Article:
In her introduction to Dissent, Prof. Reetika Khera lays out the many ways in which the Aadhaar project has been undemocratic right from its inception. Since it functions as a tool of state and corporate surveillance and presents a mega opportunity for a data grab that has huge commercial and political potential, it was vital that its roll-out be as quick and wide-reaching as possible so that rolling it back could not be feasible. The idea was to prevent any democratic opposition from gaining momentum and shouting down the initial voices of concern as naysayers or ‘vested interests’ who could not grasp the brilliance of this technocratic revolution. Prof. Khera describes this as a process of “manufacturing an elite consensus” whose key strategy was to ‘do it quickly and under the radar’. In reality, though, the lack of an Aadhaar number has become the reason to deny hospital admissions, food assistance, school enrollments, and even picnic trips for schoolchildren, among many such cases. Contrary to the much-hyped “empowerment” that the poor who-don’t-care-about-privacy are supposedly experiencing, Aadhaar has become a tool of disempowerment, exclusion, and humiliation.
Khera and others argue that the welfare administration aspect of Aadhaar has functioned as a veneer to hide its commercial and business motive. The government has often had to resort to half-truths about how the project helps it plug leakages in welfare disbursement, like how in 2016, its narrative on ‘LPG subsidies savings’ was busted and had to be ‘clarified’. In the Foreword, retired Justice A.P. Shah said that in its 2018 judgement that approved the 2016 Aadhaar Act and made Aadhaar mandatory to avail benefits or services from the State, the Court had created a divide between the have-nots and the privileged, and legitimized the coercive exchange of personal information for something that beneficiaries are entitled to. Privacy activist Usha Ramanathan spoke in 2022 about the problematic way in which UID were targeted at groups that were least able to resist being included in the Aadhaar system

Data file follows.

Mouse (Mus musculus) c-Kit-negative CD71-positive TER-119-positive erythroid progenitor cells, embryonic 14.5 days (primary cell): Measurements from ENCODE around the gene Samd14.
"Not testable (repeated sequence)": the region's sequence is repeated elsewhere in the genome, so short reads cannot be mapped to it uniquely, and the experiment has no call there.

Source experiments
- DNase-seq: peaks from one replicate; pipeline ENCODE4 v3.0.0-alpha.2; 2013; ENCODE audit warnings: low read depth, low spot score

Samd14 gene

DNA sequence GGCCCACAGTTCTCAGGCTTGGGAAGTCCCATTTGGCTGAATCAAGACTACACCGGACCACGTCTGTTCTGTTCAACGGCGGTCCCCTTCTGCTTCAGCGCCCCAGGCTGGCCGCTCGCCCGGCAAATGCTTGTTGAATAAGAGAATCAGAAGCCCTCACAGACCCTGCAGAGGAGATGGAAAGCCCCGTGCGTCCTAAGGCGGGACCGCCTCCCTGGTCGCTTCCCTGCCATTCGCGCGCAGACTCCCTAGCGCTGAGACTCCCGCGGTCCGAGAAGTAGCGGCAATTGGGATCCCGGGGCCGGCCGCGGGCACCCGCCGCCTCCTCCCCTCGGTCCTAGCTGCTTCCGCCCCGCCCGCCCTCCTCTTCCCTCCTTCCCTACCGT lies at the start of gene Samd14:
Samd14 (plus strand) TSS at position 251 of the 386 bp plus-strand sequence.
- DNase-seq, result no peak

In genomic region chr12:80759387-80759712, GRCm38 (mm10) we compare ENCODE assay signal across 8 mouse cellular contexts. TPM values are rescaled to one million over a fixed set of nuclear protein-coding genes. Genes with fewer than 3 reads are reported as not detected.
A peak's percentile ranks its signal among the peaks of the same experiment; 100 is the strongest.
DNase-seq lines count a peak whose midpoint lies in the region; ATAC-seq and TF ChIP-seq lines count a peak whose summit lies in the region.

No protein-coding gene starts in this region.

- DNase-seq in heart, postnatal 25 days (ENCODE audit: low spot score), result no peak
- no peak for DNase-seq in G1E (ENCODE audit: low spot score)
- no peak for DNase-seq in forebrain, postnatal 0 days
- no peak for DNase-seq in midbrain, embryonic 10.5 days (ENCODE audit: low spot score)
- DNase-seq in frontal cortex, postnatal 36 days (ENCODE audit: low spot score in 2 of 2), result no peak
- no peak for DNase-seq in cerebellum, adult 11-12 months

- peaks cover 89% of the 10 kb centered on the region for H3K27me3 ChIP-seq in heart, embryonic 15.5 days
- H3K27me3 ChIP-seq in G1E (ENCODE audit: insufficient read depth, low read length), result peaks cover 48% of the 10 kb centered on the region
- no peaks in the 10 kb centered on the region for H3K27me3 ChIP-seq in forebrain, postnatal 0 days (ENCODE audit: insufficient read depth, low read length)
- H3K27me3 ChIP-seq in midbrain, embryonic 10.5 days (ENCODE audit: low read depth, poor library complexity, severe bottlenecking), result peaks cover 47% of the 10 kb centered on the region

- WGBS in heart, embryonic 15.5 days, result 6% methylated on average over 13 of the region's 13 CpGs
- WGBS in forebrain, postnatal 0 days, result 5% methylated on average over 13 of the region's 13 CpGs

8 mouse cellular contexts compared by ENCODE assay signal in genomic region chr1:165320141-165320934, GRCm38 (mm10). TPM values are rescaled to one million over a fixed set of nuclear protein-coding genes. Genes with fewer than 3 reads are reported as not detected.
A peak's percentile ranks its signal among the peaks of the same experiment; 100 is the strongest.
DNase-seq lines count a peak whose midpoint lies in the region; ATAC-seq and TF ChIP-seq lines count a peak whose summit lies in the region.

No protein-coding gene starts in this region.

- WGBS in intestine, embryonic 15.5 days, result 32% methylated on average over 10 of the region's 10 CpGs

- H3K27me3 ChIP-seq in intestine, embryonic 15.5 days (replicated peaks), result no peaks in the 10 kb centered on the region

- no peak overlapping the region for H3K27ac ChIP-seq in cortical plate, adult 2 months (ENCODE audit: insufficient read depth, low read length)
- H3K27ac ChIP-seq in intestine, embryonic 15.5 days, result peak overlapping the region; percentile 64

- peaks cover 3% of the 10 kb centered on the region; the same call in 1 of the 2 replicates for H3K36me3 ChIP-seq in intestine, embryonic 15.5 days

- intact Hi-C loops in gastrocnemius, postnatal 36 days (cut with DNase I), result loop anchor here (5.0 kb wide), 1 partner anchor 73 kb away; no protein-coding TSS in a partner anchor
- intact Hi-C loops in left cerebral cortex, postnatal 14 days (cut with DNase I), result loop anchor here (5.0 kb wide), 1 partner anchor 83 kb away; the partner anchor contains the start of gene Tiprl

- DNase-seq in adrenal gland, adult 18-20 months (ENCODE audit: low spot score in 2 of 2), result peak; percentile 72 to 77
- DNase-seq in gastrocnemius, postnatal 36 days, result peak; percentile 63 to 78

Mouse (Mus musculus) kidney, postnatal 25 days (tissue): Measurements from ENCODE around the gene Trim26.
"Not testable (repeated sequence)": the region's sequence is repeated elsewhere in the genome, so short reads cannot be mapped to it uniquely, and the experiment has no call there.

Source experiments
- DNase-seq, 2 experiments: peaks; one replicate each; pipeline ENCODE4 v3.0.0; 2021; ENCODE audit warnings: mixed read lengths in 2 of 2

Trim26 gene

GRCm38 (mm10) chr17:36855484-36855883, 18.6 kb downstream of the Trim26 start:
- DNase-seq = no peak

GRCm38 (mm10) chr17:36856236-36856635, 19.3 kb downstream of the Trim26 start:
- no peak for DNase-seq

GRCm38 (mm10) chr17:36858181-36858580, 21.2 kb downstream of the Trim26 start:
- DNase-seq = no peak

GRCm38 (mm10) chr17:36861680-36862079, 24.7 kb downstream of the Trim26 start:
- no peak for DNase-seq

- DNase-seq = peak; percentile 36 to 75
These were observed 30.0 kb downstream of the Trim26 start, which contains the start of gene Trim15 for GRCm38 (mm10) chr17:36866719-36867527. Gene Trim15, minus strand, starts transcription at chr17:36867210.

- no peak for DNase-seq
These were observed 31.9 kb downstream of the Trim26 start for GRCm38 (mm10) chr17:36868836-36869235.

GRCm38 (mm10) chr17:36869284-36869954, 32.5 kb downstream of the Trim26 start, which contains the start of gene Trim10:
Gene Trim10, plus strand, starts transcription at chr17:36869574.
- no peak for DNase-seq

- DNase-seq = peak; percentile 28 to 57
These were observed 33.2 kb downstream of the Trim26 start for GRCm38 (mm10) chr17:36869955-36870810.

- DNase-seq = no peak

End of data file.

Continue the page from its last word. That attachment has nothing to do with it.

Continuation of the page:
Such a view is seconded by Shyam Divan in his contribution when he notes that the Aadhaar project has made the socio-economic rights that are constitutionally guaranteed conditional to one’s participation in this identity project. “An individual’s biometrics, such as fingerprints and irises, are the property and entitlement of that individual and the State cannot coerce an individual or direct her to part with biometrics as a condition to [the] enjoyment of rights and entitlements”.
Another valuable point that Divan makes is that Aadhaar is not an identity but a method of identification. Using one’s Aadhaar number at every point of interaction with the State and private entities leaves a trail of one’s activities, interests, and behaviours in many thousands of databases which can all be interlinked to draw up detailed profiles. While companies value this type of profiling for its potential to advertise to us and make us consume products, the government can use such profiles to isolate and target those who it feels are inconvenient. Aadhaar numbers have the potential to become a method to interlink previously disjointed data silos and construct everything from your list of associates, your travel history, purchasing habits, location, and more.
Demand an end to Aadhaar
Aadhaar does not address any need or aspiration that the people themselves have democratically expressed or struggled for from the ground up. It is a technocratic imposition meant to reap rewards for the interlocked interests of government and corporate interests. www.rethinkaadhaar.in is one of many citizen initiatives to resist this gargantuan surveillance system. In this blog post they highlight key findings of the Comptroller & Auditor General (CAG) that confirm many of the points raised by the projects’ critics. It is time to pay attention and build pressure towards stopping the unchecked growth of Aadhaar and forcing a scaling down and an eventual end to this blatant overreach of State powers.
Arjun Banerjee is a political commentator